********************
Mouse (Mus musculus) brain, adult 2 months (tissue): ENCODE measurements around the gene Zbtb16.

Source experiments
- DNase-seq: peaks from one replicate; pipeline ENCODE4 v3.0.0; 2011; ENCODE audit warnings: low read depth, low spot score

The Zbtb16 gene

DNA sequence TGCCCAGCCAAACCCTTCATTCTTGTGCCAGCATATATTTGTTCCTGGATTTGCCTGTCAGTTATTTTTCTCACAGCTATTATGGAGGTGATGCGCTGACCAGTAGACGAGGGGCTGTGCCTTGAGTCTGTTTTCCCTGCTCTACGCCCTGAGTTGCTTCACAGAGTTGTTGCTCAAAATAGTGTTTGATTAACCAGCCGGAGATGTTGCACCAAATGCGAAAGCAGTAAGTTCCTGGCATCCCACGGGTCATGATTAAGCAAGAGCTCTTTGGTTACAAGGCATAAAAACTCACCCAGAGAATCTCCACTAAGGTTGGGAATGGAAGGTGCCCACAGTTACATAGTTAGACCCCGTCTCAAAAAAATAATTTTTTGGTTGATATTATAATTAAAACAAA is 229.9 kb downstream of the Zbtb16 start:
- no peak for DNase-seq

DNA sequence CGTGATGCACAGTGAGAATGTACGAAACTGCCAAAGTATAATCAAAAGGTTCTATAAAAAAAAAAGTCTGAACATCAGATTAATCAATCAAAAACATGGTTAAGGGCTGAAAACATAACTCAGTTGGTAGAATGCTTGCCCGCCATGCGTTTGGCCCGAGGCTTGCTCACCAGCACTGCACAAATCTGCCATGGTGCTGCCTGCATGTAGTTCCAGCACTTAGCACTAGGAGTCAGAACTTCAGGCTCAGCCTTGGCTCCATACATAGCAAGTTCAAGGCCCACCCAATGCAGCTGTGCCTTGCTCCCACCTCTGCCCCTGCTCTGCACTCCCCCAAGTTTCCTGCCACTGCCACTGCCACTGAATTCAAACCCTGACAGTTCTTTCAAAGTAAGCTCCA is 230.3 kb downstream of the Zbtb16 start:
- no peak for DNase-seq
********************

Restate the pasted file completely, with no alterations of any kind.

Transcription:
Mouse (Mus musculus) brain, adult 2 months (tissue): ENCODE measurements around the gene Zbtb16.

Source experiments
- DNase-seq: peaks from one replicate; pipeline ENCODE4 v3.0.0; 2011; ENCODE audit warnings: low read depth, low spot score

The Zbtb16 gene

DNA sequence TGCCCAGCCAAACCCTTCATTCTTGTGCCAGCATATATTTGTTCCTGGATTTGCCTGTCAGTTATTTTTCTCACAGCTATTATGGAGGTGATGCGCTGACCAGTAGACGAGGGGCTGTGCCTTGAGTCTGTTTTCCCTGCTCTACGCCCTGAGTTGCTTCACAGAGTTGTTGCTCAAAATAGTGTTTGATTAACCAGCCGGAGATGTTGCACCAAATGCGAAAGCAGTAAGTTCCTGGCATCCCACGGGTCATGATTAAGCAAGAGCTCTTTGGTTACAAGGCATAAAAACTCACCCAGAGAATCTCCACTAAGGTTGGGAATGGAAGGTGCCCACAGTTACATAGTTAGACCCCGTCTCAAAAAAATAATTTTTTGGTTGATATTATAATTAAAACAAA is 229.9 kb downstream of the Zbtb16 start:
- no peak for DNase-seq

DNA sequence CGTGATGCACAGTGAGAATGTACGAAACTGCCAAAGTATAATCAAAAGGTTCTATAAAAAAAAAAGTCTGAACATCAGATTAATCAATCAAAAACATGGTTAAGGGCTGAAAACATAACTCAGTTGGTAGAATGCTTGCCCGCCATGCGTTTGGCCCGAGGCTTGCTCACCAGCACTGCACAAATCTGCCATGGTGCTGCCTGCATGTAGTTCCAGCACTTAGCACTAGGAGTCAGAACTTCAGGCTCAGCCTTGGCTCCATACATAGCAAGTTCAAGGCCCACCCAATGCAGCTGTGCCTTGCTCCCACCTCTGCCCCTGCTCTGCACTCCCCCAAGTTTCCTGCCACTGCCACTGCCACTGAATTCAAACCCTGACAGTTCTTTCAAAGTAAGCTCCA is 230.3 kb downstream of the Zbtb16 start:
- no peak for DNase-seq